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P256 The effect of self-efficacy on return-to-work outcomes for workers with psychological or upper-body musculoskeletal injuries: a review of the literature
  1. Oliver Black1,
  2. Tessa Keegel1,2,
  3. Malcolm Sim1,
  4. Alexander Collie1,3,
  5. Peter Smith1,4
  1. 1Monash University, Melbourne, Australia
  2. 2LaTrobe University, Melbourne, Australia
  3. 3Institute of Safety Compensation and Recovery Research, Melbourne, Australia
  4. 4Institute for Work and Health, Toronto, Canada


Introduction Work absence can result in substantial losses to the economy and workers. As a result, identifying modifiable factors associated with return-to-work (RTW) following an injury or illness is the focus of many empirical investigations. Self-efficacy, the belief about one’s ability to undertake behaviours to achieve desired goals, has been identified in some studies as an important factor in RTW for injured workers. The literature on this „relationship has not been systematically reviewed. This paper systematically reviews the literature on the association between self-efficacy and RTW outcomes for workers with an upper-body musculoskeletal injury or psychological injury.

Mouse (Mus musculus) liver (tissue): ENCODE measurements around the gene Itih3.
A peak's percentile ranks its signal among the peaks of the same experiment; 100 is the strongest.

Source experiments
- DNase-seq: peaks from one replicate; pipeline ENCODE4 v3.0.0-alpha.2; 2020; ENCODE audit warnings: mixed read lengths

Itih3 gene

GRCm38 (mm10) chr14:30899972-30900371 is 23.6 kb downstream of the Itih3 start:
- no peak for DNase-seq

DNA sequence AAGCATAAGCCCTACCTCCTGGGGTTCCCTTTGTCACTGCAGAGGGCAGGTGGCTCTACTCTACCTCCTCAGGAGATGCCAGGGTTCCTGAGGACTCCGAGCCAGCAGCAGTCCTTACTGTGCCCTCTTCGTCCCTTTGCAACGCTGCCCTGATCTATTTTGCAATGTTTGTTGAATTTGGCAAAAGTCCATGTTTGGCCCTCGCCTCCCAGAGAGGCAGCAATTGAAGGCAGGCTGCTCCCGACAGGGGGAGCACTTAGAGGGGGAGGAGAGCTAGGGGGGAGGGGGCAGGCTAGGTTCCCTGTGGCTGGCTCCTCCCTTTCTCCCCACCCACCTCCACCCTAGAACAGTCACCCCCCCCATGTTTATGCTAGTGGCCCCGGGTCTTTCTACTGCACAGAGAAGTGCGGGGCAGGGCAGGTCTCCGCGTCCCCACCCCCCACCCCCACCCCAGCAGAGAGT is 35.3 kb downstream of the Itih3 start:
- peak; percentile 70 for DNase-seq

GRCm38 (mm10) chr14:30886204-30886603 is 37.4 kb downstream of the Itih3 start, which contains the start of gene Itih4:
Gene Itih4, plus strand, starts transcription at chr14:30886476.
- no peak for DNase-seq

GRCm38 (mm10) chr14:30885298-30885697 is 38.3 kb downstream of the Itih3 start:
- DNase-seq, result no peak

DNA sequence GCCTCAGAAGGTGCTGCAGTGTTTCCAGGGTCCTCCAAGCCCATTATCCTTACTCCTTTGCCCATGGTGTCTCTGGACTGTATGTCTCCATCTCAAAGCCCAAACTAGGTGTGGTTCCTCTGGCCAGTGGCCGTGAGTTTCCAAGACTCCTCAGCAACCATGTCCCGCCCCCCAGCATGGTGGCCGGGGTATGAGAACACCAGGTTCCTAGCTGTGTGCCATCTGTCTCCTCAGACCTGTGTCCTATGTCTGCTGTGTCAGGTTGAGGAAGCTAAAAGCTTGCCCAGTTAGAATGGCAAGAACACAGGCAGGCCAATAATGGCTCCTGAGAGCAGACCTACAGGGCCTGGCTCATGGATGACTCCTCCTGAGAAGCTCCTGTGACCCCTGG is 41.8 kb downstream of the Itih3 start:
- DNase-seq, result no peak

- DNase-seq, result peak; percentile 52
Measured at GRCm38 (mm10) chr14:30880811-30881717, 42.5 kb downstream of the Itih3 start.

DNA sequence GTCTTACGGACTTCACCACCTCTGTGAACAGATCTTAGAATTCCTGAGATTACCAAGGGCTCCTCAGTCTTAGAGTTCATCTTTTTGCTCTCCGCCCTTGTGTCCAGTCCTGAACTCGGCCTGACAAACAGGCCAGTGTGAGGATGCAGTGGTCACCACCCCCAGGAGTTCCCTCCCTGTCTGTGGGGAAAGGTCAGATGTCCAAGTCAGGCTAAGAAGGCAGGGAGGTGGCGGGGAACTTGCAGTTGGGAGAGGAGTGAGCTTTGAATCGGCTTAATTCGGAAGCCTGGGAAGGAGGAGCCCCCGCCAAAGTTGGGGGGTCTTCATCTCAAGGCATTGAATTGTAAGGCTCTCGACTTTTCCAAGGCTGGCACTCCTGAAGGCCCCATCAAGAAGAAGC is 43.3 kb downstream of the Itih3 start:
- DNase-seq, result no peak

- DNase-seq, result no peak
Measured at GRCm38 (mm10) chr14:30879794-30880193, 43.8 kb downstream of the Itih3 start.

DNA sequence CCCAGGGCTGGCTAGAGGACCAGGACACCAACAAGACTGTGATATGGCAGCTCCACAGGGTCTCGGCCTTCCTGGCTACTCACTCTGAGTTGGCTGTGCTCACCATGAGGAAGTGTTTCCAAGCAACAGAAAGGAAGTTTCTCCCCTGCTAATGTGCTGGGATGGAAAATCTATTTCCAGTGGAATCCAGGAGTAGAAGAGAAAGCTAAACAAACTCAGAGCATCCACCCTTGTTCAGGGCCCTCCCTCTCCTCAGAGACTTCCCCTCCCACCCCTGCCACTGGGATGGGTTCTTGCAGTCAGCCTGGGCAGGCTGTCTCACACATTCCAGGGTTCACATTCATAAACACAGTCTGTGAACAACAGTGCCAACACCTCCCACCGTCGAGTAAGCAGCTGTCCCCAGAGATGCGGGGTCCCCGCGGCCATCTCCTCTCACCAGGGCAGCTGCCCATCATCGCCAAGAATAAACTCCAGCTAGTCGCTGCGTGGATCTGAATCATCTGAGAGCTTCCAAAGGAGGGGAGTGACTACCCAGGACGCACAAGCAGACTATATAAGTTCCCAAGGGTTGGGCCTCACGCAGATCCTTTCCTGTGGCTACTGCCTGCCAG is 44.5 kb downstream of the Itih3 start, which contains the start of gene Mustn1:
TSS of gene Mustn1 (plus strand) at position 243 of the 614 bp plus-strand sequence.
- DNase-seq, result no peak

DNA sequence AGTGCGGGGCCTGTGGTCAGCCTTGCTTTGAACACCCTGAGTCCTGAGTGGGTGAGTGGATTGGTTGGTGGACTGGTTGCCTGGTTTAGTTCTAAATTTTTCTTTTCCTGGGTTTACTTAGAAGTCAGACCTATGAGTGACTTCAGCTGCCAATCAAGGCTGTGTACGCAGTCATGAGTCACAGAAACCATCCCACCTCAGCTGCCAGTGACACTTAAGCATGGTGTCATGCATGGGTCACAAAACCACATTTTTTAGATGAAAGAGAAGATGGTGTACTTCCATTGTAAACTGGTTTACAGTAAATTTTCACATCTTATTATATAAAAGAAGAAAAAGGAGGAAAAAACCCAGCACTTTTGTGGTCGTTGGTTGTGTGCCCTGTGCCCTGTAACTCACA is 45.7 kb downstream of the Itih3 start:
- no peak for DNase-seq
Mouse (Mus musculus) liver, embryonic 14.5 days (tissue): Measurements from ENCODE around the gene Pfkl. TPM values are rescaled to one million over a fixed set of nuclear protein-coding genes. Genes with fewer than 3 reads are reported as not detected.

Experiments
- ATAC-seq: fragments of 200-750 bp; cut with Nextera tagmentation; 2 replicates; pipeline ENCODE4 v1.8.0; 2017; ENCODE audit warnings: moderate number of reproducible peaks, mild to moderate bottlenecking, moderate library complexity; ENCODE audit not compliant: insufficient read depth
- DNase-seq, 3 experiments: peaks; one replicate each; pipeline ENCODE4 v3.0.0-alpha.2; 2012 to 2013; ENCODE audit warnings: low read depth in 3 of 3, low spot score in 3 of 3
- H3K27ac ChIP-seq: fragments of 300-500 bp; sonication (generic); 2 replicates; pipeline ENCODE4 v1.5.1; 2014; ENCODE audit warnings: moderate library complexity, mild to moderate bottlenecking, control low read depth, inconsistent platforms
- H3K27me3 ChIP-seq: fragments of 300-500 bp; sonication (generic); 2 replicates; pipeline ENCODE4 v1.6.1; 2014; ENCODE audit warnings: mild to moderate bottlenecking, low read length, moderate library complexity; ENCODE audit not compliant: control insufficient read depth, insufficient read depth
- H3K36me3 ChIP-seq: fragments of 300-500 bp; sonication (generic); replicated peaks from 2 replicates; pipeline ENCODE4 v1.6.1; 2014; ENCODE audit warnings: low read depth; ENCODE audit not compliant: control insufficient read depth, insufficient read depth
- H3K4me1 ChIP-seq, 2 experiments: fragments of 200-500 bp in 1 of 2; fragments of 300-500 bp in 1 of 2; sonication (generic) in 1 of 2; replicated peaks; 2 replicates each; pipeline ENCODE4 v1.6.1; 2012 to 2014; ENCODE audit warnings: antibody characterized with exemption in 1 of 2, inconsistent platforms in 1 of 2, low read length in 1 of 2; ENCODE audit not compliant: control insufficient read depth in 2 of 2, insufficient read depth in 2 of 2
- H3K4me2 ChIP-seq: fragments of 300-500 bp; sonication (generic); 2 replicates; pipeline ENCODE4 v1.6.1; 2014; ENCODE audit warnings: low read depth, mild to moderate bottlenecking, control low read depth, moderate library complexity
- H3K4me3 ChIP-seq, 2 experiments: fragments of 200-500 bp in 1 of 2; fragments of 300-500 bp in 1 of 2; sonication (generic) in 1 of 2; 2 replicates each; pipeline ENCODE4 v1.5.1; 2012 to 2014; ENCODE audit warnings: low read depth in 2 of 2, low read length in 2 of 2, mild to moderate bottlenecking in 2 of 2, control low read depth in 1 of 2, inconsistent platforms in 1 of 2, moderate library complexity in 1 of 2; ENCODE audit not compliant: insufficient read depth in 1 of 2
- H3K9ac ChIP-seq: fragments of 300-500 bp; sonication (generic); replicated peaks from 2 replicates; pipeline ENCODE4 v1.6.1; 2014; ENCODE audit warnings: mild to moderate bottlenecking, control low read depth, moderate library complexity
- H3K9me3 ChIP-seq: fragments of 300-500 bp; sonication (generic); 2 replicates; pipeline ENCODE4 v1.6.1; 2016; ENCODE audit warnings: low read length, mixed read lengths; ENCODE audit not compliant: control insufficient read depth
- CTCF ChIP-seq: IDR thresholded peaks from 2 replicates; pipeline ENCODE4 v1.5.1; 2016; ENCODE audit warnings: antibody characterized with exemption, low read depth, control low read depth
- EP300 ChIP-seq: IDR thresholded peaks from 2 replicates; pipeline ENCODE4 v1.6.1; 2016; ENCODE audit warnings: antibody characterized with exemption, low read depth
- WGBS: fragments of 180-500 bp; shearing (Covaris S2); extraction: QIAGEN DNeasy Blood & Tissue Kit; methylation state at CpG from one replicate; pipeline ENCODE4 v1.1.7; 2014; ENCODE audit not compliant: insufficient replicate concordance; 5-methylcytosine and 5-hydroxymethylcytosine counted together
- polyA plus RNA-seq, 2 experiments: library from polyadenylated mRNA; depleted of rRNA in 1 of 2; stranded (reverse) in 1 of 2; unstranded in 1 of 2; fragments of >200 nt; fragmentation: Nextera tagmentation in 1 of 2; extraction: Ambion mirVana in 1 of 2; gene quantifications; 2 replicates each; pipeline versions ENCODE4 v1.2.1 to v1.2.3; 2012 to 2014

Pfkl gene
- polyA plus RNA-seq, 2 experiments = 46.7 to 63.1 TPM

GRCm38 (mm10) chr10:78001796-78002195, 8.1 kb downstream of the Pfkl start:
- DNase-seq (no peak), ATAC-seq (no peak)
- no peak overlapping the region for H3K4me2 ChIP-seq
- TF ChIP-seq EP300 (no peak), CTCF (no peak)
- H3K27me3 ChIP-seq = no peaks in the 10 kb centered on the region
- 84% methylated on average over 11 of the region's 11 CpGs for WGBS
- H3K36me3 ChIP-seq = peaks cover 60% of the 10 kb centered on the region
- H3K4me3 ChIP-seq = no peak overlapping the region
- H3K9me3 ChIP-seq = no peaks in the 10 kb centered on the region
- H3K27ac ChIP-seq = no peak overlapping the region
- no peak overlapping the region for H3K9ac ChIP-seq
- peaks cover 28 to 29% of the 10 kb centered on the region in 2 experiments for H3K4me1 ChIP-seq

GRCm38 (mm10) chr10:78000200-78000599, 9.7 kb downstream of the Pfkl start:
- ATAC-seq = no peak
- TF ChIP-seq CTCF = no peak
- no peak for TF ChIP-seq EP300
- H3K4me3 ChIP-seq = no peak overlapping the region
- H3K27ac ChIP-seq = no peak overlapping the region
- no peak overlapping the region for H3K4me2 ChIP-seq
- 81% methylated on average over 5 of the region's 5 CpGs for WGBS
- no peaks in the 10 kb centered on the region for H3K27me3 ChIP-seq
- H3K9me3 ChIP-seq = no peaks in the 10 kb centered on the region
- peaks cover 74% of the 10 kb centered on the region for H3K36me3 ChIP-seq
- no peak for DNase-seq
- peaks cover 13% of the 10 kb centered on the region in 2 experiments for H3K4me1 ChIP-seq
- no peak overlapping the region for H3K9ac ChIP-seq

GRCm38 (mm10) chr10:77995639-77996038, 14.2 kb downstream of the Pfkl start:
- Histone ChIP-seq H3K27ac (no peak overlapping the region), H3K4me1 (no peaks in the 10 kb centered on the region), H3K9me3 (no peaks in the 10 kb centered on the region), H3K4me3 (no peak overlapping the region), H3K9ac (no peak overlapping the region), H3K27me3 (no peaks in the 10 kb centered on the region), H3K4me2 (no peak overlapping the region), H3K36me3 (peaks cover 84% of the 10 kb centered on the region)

Methods A systematic search was conducted across five databases using two main search concepts- ‘self-efficacy’ and ‘RTW’. After removing duplicates, our search strategy identified 761 publications, which were screened for relevance using titles and abstracts.

Results Three publications using psychological injury cohorts and three using upper-body musculoskeletal (UB-MSK) cohorts from five prospective cohort studies were retained following screening. Higher levels of self-efficacy appeared to have a consistent and positive association with RTW across return-to-work status and work absence outcomes, injury type and follow-up period. The relationship between self-efficacy and RTW strengthened as the domain of self-efficacy became more specific to RTW behaviours. Publications assessing workers with psychological injuries were of a lower quality compared to those assessing workers with upper-body musculoskeletal injuries.

Conclusions Higher self-efficacy had a consistent positive associations with RTW outcomes. Further empirical research should identify the determinants of self-efficacy, and explore the processes by which higher self-efficacy improves RTW outcomes.

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